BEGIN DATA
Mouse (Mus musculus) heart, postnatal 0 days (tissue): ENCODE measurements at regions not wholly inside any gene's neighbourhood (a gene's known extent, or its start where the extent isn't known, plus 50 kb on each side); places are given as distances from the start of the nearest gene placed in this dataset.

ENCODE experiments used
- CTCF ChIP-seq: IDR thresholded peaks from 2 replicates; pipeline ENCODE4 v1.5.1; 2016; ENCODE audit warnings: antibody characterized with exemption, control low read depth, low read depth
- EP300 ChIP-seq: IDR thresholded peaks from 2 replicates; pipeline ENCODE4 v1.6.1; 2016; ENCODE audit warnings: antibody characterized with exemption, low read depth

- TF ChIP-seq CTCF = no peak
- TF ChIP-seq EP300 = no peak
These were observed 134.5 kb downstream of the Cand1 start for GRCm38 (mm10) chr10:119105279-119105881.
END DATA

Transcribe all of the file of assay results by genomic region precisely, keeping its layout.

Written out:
Mouse (Mus musculus) heart, postnatal 0 days (tissue): ENCODE measurements at regions not wholly inside any gene's neighbourhood (a gene's known extent, or its start where the extent isn't known, plus 50 kb on each side); places are given as distances from the start of the nearest gene placed in this dataset.

ENCODE experiments used
- CTCF ChIP-seq: IDR thresholded peaks from 2 replicates; pipeline ENCODE4 v1.5.1; 2016; ENCODE audit warnings: antibody characterized with exemption, control low read depth, low read depth
- EP300 ChIP-seq: IDR thresholded peaks from 2 replicates; pipeline ENCODE4 v1.6.1; 2016; ENCODE audit warnings: antibody characterized with exemption, low read depth

- TF ChIP-seq CTCF = no peak
- TF ChIP-seq EP300 = no peak
These were observed 134.5 kb downstream of the Cand1 start for GRCm38 (mm10) chr10:119105279-119105881.